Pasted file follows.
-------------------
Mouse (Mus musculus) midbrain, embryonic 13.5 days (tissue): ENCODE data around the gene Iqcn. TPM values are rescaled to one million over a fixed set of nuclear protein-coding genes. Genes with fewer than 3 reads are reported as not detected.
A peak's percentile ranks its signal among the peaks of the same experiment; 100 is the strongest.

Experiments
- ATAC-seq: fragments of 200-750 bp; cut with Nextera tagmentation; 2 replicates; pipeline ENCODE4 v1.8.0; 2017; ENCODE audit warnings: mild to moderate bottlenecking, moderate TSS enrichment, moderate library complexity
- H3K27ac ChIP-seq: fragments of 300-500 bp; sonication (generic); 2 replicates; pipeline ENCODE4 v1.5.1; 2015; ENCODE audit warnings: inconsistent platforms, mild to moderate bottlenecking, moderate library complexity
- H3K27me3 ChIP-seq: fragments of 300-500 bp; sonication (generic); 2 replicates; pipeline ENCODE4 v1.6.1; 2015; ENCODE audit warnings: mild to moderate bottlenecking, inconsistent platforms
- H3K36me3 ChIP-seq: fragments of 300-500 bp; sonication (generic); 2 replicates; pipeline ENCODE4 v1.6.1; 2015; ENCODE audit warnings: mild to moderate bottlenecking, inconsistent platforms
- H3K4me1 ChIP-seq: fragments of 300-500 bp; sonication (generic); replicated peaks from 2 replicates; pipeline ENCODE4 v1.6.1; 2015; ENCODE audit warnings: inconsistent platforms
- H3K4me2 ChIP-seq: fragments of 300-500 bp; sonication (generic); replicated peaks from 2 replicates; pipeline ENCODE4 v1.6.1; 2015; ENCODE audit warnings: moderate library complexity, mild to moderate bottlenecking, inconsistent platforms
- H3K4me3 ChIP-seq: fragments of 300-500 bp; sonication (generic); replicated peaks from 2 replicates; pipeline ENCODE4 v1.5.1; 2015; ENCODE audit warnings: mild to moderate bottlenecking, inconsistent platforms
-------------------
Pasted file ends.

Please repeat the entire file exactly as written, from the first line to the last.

Mouse (Mus musculus) midbrain, embryonic 13.5 days (tissue): ENCODE data around the gene Iqcn. TPM values are rescaled to one million over a fixed set of nuclear protein-coding genes. Genes with fewer than 3 reads are reported as not detected.
A peak's percentile ranks its signal among the peaks of the same experiment; 100 is the strongest.

Experiments
- ATAC-seq: fragments of 200-750 bp; cut with Nextera tagmentation; 2 replicates; pipeline ENCODE4 v1.8.0; 2017; ENCODE audit warnings: mild to moderate bottlenecking, moderate TSS enrichment, moderate library complexity
- H3K27ac ChIP-seq: fragments of 300-500 bp; sonication (generic); 2 replicates; pipeline ENCODE4 v1.5.1; 2015; ENCODE audit warnings: inconsistent platforms, mild to moderate bottlenecking, moderate library complexity
- H3K27me3 ChIP-seq: fragments of 300-500 bp; sonication (generic); 2 replicates; pipeline ENCODE4 v1.6.1; 2015; ENCODE audit warnings: mild to moderate bottlenecking, inconsistent platforms
- H3K36me3 ChIP-seq: fragments of 300-500 bp; sonication (generic); 2 replicates; pipeline ENCODE4 v1.6.1; 2015; ENCODE audit warnings: mild to moderate bottlenecking, inconsistent platforms
- H3K4me1 ChIP-seq: fragments of 300-500 bp; sonication (generic); replicated peaks from 2 replicates; pipeline ENCODE4 v1.6.1; 2015; ENCODE audit warnings: inconsistent platforms
- H3K4me2 ChIP-seq: fragments of 300-500 bp; sonication (generic); replicated peaks from 2 replicates; pipeline ENCODE4 v1.6.1; 2015; ENCODE audit warnings: moderate library complexity, mild to moderate bottlenecking, inconsistent platforms
- H3K4me3 ChIP-seq: fragments of 300-500 bp; sonication (generic); replicated peaks from 2 replicates; pipeline ENCODE4 v1.5.1; 2015; ENCODE audit warnings: mild to moderate bottlenecking, inconsistent platforms